Note that there are other Disney movies that begin with the company's name over a starfield (The Black Hole, Toy Story 2), but given Lynch's history of paying tribute to The Wizard of Oz, these two seemed less of a coincidence.
by Bill Chambers Hey, folks: I debated long and hard about whether to post this here and I hope you'll forgive the self-indulgence. This is a recently-posted music video I animated and edited for The Rioting Pants, my brother's band; linking it because it's seasonally fitting, a kind of monster rally inspired by "Scooby-Doo" as well as those Hanna-Barbera videos that used to clog the gaps between Saturday-morning cartoons. It ain't up to the level of Pixar but it is entertaining, in my humble and biased opinion. Be sure to select the 1080p viewing option for the full HiDef experience--I worked hard on those backgrounds!
Opening nationally this week are Steve Jobs, about a guy named Steve who's given personalized tasks; and Suffragette, about a T-shirt campaign gone horribly wrong. In case you missed these reviews the first time around, Walter Chaw covered both at Telluride.
In case you missed them, Walter Chaw has covered three of this weekend's biggest theatrical releases--the new Spielberg (Bridge of Spies), the new del Toro (Crimson Peak), and the new Give Brie Larson an Oscar (Room)--as well as the first major motion picture to debut on Netflix, Beasts of No Nation. Happy reading!
by Walter Chaw On my way back down on US 50 to 285 to C470 and I70 and home, I pulled off at someplace carved into the side of a mountain, a lagoon fortified all around with rock and shattered wood and sand. I let out a breath and wondered how long I'd held it. I listened to the lap of water and the air and the spaces inside my head. I took my shoes off. I waded a little way in and schools of fry shoaled away from my feet in black clouds. The water? Frigid. Snow run-off. I could see the white of it, dotting the peaks around me, even now in early September where, still five hours away, it was over 90° in the shade--the last gasps of Colorado's brutal Indian summer.
by Walter Chaw About three hours into the six-hour drive to Telluride, I feel something unknot. It's somewhere between my shoulder blades. My head clears. I find myself stopping more this year than I have in years past. I pull off onto more scenic overlooks. I push my teeth into the journey.
by Walter Chaw I set down in California for the first time since I was there for a cup of coffee at the Eternal Sunshine of the Spotless Mind junket a little over a decade ago. I had flown into Riverside, where my sister and her husband live. A lifetime of living in Colorado made me confused when a mountain range right outside the airport indicated east rather than west. It was hot. It was February.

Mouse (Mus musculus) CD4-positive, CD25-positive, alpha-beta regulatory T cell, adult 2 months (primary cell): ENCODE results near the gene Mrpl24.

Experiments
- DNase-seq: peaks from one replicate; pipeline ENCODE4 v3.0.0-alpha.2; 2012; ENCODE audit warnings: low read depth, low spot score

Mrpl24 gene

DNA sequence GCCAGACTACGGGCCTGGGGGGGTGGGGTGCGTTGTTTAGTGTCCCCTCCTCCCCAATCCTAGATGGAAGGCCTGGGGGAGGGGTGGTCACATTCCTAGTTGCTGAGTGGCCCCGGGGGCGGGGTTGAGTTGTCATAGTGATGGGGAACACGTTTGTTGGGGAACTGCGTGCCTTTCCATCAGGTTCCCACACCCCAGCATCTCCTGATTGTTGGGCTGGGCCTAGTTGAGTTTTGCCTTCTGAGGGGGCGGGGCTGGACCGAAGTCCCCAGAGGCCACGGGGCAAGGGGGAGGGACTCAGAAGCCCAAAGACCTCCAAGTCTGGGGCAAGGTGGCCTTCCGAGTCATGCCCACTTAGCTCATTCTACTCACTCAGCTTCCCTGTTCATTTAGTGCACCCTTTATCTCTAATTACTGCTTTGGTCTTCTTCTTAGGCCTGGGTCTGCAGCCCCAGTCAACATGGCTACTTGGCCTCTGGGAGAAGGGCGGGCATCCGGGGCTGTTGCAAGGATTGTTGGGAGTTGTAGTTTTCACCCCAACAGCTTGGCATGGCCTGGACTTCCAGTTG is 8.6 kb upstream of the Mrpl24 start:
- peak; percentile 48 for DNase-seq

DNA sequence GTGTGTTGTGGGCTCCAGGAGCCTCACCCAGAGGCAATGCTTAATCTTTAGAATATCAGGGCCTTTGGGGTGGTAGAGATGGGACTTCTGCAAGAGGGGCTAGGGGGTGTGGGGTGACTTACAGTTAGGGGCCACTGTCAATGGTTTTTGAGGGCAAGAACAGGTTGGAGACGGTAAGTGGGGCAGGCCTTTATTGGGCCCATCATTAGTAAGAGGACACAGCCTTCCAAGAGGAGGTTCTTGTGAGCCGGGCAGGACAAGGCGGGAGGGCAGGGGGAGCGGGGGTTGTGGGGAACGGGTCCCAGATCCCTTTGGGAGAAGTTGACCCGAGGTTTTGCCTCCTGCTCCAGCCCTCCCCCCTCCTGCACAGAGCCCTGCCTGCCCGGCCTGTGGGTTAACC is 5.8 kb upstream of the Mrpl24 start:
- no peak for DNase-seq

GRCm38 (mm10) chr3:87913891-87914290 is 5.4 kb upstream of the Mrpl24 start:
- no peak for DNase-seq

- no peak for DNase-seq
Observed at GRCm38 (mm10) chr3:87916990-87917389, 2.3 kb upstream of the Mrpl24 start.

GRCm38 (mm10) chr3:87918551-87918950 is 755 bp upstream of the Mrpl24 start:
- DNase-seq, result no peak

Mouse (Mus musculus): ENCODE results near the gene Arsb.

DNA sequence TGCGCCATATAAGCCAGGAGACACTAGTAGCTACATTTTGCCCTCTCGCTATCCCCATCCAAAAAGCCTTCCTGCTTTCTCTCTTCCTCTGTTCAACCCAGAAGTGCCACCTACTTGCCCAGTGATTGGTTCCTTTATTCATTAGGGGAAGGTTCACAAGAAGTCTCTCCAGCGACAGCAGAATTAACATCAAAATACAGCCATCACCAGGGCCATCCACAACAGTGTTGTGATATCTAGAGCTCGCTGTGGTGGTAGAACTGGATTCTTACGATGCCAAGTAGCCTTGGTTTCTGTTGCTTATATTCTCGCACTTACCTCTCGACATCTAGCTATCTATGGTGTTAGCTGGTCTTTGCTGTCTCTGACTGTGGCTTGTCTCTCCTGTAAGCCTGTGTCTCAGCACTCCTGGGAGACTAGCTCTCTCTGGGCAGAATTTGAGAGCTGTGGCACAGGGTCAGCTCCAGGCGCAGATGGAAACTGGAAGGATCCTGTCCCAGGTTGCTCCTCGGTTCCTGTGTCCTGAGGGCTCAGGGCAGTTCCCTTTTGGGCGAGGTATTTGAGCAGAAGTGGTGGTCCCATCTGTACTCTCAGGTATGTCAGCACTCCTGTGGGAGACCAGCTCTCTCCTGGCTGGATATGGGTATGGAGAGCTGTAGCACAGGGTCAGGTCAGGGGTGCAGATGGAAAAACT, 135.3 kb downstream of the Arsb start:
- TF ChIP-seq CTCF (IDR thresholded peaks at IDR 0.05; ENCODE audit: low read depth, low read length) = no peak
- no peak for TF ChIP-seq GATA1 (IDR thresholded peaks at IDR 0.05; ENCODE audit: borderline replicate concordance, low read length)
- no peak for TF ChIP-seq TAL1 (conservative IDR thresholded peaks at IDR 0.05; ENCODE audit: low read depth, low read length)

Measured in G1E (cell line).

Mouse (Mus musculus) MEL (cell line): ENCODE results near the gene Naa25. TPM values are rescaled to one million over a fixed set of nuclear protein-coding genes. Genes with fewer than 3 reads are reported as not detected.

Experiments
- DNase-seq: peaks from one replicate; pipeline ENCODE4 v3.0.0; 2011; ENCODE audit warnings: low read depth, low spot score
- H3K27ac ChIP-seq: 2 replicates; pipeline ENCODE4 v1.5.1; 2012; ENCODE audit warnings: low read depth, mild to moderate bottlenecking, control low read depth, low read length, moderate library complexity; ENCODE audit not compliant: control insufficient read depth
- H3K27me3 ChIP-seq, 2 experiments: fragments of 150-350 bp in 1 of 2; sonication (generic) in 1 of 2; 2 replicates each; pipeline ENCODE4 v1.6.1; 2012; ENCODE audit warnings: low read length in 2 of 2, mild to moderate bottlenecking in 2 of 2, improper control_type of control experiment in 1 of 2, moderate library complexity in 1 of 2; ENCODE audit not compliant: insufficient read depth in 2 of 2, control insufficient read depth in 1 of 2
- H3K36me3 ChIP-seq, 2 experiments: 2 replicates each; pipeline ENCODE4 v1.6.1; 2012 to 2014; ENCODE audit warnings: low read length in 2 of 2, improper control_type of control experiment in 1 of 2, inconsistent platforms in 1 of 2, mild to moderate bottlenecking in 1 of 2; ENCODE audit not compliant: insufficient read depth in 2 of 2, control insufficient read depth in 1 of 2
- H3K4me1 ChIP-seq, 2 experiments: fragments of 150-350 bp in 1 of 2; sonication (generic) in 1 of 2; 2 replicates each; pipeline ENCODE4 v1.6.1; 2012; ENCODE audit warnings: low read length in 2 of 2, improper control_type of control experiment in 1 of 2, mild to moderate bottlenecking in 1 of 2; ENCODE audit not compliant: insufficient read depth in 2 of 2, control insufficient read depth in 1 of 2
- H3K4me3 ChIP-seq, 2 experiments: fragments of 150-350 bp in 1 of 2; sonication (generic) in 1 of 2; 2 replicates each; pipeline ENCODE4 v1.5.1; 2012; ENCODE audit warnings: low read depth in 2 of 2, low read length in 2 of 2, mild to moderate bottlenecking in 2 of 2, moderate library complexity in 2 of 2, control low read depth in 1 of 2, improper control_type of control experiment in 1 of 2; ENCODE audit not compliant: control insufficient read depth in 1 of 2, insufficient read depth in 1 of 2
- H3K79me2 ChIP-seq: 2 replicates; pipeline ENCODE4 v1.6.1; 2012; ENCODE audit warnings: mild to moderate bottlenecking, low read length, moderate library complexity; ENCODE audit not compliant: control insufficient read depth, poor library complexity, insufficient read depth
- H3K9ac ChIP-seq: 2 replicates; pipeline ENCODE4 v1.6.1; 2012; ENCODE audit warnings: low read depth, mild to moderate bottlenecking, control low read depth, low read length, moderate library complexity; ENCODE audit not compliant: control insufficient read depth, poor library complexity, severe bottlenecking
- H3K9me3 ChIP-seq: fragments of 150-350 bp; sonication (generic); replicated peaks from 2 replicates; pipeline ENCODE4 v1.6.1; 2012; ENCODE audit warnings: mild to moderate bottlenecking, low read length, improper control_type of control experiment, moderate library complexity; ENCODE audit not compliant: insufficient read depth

by Bill Chambers I don't socialize with director Matt Sadowski, but I appeared in his John Hughes tribute documentary Don't You Forget About Me (seventh-billed, thanks to the alphabet!), and the damned if you do/don't scenario of reviewing a movie by someone you know IRL, as the kids say, is that any praise is met with skepticism and any negativity becomes personal. But since Sadowski and I haven't kept in touch in the nine (!) years since that interview, and since new Canadian films and filmmakers never get enough attention, least of all from me, a few words about his fiction-feature debut, Pretend We're Kissing, which has actually become something of a minor sensation in its city of origin by outlasting its indie-release lifespan at the Carlton in Toronto. (It's currently wrapping up its third week there.) I will be as objective as I know how.
K-Stew, J-Bin, and C-More star in the new-to-U.S. theatres Clouds of Sils Maria; click here for Angelo Muredda's review from last year's TIFF. Meanwhile, playing at Toronto's Royal after making its online debut is Ned Rifle, the conclusion to Hal Hartley's Henry Fool trilogy, which yours truly also covered during TIFF '14.
Finally opening this weekend in limited U.S. release are two films Walter Chaw and I, respectively, loved on the festival circuit, David Robert Mitchell's It Follows (Canada: March 27) and Ethan Hawke's Seymour: An Introduction (Canada: next week, March 20). Don't miss them.
Also opening this weekend in limited release is a trio of movies Walter Chaw reviewed on the festival circuit: '71, Everly, and The Duke of Burgundy, which has finally come to Toronto. Meanwhile, I covered Maps to the Stars at TIFF '14; it makes its U.S. theatrical bow today.